Airbus ACJ private jet worth $110m bypasses EU sanctions and ends up in Russia  

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Serious questions are being asked after an Airbus ACJ320neo private jet worth over $110m has been spotted in Russia wearing a newly allocated Russian civil aircraft registration. This is despite strict EU and US sanctions restraining the export of foreign aircraft imposed on the country following its invasion of Ukraine in February 2022.  

The aircraft involved is based on the Airbus A320neo passenger aircraft although it is the business jet variant, known as the Airbus Corporate Jet A320neo, or the ACJ320neo. The type has a range of 6,937 miles (11,100km) and can fly for up to 13 hours with 25 passengers on board without refueling.  

According to ch-aviation, there are currently just nine of these unique aircraft anywhere in the world, and this particular example has become the first of the type to be operated in Russia. The aircraft wears the Russian registration RA-73889 and is reportedly owned by a Russian businessman called Zarakh Iliev.  

According to Russian news source Pravda, Illiev is known to be one of the co-founders of the Kievskaya Ploschad Group, Russia’s largest company in the international commercial property market. According to Forbes, the group’s income in 2023 was US$1.76 billion and despite being under the restrictions imposed by the EU/US sanctions, Illiev is said to have accumulated a personal fortune in the region of $3bn.  

One source told Pravda that Iliev had bought the new aircraft to replace an older (and smaller) Airbus A318CJ (RA-73888), while another source confirmed that the owner was connected to the Kievskaya Ploschad Group. 

Boscgnspotter / Wikimedia Commons

Looking into the background of this aircraft, its provenance is complicated, to say the least, as is the route it has taken to end up in Russian hands.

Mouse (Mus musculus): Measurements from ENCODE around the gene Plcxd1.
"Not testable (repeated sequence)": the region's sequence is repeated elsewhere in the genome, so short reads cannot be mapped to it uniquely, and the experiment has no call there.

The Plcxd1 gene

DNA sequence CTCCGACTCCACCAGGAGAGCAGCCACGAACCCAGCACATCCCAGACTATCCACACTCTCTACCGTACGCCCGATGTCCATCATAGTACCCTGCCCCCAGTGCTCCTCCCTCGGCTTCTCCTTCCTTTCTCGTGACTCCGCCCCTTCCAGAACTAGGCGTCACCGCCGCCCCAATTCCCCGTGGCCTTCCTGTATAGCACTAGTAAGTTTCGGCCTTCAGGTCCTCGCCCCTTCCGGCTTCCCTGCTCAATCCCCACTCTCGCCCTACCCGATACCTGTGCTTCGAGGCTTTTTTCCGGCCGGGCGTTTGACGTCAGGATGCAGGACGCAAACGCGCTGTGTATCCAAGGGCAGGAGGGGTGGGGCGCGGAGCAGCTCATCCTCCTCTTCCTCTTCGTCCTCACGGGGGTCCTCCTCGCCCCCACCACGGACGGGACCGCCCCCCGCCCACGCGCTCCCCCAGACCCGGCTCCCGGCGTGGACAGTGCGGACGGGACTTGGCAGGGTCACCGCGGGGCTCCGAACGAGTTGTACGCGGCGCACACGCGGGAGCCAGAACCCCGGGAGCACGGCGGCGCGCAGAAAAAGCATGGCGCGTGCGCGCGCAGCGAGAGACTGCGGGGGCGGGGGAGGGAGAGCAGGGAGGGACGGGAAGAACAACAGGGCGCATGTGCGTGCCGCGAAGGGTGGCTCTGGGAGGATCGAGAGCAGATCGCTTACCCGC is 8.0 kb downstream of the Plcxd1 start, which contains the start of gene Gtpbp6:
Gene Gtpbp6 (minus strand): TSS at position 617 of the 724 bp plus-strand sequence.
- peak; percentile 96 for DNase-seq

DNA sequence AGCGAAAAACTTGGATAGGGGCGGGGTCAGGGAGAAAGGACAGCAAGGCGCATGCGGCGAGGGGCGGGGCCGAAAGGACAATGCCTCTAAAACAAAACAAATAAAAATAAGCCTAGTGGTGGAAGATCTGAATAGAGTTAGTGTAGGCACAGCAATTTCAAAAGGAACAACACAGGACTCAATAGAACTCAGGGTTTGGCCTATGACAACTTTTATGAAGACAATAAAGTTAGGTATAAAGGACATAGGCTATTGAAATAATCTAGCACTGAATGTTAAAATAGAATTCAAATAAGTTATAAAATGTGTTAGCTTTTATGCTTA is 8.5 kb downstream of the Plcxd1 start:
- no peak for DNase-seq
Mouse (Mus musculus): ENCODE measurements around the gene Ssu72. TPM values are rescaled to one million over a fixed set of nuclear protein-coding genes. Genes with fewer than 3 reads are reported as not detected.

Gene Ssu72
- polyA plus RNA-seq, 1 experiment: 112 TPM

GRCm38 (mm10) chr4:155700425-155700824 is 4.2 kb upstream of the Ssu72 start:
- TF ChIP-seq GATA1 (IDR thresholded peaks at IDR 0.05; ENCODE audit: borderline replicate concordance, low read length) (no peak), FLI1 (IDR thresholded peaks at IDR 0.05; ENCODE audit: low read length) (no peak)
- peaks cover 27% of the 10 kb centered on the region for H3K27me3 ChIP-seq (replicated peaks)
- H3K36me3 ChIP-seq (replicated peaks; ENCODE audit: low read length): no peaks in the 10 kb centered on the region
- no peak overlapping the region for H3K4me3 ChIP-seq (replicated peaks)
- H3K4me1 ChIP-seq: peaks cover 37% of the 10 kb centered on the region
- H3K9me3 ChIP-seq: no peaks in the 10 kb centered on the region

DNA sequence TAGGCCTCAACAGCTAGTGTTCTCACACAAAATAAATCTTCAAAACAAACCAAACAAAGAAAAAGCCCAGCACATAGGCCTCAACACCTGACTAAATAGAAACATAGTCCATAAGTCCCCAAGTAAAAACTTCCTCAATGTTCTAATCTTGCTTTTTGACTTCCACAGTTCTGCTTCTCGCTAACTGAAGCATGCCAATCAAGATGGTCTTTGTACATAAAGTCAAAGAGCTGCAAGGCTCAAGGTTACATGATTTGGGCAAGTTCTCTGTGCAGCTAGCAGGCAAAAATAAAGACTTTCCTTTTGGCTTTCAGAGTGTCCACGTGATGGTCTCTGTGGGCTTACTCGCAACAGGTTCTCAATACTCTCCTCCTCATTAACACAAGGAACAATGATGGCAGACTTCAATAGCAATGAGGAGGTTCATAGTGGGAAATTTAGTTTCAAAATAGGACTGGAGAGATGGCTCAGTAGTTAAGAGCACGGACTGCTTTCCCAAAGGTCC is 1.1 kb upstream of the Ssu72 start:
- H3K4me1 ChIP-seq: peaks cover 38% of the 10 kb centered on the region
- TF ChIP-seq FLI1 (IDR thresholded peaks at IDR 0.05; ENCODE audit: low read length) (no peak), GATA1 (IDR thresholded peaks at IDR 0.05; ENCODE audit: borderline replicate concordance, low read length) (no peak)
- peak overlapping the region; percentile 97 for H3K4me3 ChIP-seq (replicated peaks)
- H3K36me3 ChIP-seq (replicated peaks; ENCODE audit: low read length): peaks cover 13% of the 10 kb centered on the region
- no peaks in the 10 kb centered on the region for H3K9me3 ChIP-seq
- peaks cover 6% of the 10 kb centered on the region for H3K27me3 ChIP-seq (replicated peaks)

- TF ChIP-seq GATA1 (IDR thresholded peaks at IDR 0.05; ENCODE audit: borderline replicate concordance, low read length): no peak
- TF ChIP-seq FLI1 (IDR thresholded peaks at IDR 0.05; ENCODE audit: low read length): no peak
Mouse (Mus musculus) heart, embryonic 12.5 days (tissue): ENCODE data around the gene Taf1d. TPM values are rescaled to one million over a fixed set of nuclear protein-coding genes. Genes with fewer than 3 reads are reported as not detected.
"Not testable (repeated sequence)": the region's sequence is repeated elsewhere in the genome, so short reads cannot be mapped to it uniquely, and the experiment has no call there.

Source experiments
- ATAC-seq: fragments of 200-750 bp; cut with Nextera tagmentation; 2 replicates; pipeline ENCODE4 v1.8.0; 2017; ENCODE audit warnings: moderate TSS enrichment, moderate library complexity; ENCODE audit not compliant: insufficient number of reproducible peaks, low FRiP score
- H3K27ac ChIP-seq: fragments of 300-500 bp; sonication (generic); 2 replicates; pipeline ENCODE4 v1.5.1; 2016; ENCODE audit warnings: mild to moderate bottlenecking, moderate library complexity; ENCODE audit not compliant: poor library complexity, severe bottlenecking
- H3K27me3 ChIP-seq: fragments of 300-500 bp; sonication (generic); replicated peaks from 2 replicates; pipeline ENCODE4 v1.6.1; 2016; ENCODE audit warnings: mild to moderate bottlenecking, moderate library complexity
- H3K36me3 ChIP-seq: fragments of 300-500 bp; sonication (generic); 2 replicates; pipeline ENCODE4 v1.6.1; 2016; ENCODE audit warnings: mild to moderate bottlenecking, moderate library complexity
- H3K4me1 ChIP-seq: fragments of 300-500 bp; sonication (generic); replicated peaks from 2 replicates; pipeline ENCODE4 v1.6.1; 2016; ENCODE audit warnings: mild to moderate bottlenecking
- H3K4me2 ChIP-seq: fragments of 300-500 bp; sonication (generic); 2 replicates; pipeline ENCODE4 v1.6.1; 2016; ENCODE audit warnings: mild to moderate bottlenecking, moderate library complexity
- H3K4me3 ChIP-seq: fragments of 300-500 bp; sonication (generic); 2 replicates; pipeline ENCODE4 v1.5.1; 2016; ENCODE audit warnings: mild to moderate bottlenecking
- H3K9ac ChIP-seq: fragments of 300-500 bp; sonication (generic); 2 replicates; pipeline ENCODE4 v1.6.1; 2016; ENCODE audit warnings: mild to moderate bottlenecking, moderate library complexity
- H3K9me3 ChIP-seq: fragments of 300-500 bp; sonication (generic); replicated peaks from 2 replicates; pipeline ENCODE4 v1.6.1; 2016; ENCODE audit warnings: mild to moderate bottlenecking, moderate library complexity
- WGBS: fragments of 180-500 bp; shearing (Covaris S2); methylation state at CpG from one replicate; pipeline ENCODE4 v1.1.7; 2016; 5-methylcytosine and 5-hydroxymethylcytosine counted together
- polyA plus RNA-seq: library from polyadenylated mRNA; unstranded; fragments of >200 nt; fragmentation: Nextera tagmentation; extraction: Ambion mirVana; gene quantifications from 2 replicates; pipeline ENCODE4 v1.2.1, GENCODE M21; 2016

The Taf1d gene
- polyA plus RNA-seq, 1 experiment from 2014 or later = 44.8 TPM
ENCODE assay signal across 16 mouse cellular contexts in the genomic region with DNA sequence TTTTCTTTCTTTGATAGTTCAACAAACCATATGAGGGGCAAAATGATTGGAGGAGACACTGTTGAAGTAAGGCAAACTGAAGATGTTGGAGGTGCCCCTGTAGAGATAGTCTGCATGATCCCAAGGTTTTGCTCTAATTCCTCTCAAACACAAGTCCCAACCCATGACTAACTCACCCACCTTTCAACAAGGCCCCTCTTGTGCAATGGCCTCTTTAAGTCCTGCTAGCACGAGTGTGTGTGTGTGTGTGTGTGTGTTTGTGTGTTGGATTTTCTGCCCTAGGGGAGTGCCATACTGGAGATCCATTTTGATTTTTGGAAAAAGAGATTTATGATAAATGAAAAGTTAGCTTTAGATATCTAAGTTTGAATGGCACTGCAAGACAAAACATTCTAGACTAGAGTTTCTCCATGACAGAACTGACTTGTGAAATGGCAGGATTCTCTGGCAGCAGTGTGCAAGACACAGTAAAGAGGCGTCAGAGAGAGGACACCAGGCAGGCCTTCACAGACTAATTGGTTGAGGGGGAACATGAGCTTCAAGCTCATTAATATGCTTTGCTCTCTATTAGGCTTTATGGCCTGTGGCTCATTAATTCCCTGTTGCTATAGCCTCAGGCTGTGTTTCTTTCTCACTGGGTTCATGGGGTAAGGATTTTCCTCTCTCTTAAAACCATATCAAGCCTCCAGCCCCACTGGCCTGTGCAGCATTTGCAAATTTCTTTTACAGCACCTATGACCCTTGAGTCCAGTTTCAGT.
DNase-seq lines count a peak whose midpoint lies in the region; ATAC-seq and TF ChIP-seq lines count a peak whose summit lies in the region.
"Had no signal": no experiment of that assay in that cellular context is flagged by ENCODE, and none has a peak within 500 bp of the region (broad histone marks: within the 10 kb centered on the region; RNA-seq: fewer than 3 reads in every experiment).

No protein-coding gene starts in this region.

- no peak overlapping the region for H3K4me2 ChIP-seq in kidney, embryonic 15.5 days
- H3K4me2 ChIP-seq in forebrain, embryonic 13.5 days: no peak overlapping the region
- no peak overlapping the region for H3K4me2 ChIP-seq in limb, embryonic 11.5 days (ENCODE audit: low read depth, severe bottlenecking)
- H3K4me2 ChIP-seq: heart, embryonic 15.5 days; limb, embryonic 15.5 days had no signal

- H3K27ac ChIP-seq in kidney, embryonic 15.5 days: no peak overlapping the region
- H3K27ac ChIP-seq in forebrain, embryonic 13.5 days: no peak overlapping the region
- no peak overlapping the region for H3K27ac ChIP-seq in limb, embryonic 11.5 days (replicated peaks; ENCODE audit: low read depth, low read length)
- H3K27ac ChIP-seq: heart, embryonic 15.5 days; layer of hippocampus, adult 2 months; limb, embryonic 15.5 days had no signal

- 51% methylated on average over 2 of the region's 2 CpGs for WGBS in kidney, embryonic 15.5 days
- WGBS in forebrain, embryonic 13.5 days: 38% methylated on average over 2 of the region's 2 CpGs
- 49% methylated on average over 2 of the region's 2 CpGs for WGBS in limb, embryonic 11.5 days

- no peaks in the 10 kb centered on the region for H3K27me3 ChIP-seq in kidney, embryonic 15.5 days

Airbus Corporate Jets rolled the plane out of its factory in Hamburg (as D-AVVI) at the end of 2019 with the manufacturer’s serial number 8774. The aircraft flew for the first time on December 19, 2019, and was delivered to its first customer on December 30, 2019. In January 2020, the plane flew from Hamburg to Basel to be fitted out with a bespoke VIP interior and painted – processes that took over a year to complete.  

At this point, the aircraft was registered to a Malta-based company known as Sorens Aero and was placed on the San Marino aircraft registry as T7-HHH.  

In August 2022, the aircraft changed hands and came under the ownership of another company, ASG Business Aviation, assuming the Azerbaijani registration of 4K-5555. It then wore this registration until just recently, when on June 4, 2024, and for ten days only, it was registered as EY-565 on the Tajikistan register. 

On June 16, 2024, the aircraft was re-registered in Russia as RA-73889 and is reportedly owned by North-west Aircompany. According to Flightradar24, the first flight operated under this new registration was from Muscat in Oman to Moscow-Vnukovo Airport (VKO) on June 16, 2024. On June 26, 2024, the aircraft ferried from Vnukovo to Moscow’s Domodedovo Airport (DME) where it remains at the time of writing. 


Given the strict sanctions in place, and that Russian operators are also unable to obtain spares for their exiting fleets of Western-built Boeing and Airbus aircraft as a consequence, authorities will be keen to understand how this very-low-hours aircraft has found its way into Russian ownership seemingly unchecked.  

Should the plane stray beyond airports in Russia or those of its allies, it is likely to be impounded. In the meantime, it would seem that this is one private jet that has slipped through the sanctions net and has escaped.  

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